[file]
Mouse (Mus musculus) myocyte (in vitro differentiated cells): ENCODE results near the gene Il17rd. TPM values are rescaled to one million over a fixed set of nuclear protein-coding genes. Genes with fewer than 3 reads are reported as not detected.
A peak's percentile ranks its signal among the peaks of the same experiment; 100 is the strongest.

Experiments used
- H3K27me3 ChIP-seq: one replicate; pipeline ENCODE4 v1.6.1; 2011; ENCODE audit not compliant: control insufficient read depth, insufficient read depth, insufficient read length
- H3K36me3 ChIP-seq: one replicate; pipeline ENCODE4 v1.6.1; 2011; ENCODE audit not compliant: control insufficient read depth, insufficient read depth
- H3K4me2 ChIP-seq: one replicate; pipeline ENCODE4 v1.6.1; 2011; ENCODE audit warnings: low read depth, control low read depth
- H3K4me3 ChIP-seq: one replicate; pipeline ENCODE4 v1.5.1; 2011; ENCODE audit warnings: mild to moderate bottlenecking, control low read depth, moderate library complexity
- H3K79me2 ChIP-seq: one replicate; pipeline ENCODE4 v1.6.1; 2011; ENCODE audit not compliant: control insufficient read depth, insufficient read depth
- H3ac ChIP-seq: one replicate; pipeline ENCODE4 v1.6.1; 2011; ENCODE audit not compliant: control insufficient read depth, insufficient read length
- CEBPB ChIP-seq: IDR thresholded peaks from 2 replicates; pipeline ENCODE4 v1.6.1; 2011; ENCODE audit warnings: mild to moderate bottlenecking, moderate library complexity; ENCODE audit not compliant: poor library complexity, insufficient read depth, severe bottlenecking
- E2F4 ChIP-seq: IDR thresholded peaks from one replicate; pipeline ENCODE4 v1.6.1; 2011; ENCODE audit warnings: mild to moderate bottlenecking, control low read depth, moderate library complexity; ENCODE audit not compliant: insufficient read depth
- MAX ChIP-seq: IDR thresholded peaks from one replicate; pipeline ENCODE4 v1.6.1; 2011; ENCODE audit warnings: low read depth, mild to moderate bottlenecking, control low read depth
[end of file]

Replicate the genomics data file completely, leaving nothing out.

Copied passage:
Mouse (Mus musculus) myocyte (in vitro differentiated cells): ENCODE results near the gene Il17rd. TPM values are rescaled to one million over a fixed set of nuclear protein-coding genes. Genes with fewer than 3 reads are reported as not detected.
A peak's percentile ranks its signal among the peaks of the same experiment; 100 is the strongest.

Experiments used
- H3K27me3 ChIP-seq: one replicate; pipeline ENCODE4 v1.6.1; 2011; ENCODE audit not compliant: control insufficient read depth, insufficient read depth, insufficient read length
- H3K36me3 ChIP-seq: one replicate; pipeline ENCODE4 v1.6.1; 2011; ENCODE audit not compliant: control insufficient read depth, insufficient read depth
- H3K4me2 ChIP-seq: one replicate; pipeline ENCODE4 v1.6.1; 2011; ENCODE audit warnings: low read depth, control low read depth
- H3K4me3 ChIP-seq: one replicate; pipeline ENCODE4 v1.5.1; 2011; ENCODE audit warnings: mild to moderate bottlenecking, control low read depth, moderate library complexity
- H3K79me2 ChIP-seq: one replicate; pipeline ENCODE4 v1.6.1; 2011; ENCODE audit not compliant: control insufficient read depth, insufficient read depth
- H3ac ChIP-seq: one replicate; pipeline ENCODE4 v1.6.1; 2011; ENCODE audit not compliant: control insufficient read depth, insufficient read length
- CEBPB ChIP-seq: IDR thresholded peaks from 2 replicates; pipeline ENCODE4 v1.6.1; 2011; ENCODE audit warnings: mild to moderate bottlenecking, moderate library complexity; ENCODE audit not compliant: poor library complexity, insufficient read depth, severe bottlenecking
- E2F4 ChIP-seq: IDR thresholded peaks from one replicate; pipeline ENCODE4 v1.6.1; 2011; ENCODE audit warnings: mild to moderate bottlenecking, control low read depth, moderate library complexity; ENCODE audit not compliant: insufficient read depth
- MAX ChIP-seq: IDR thresholded peaks from one replicate; pipeline ENCODE4 v1.6.1; 2011; ENCODE audit warnings: low read depth, mild to moderate bottlenecking, control low read depth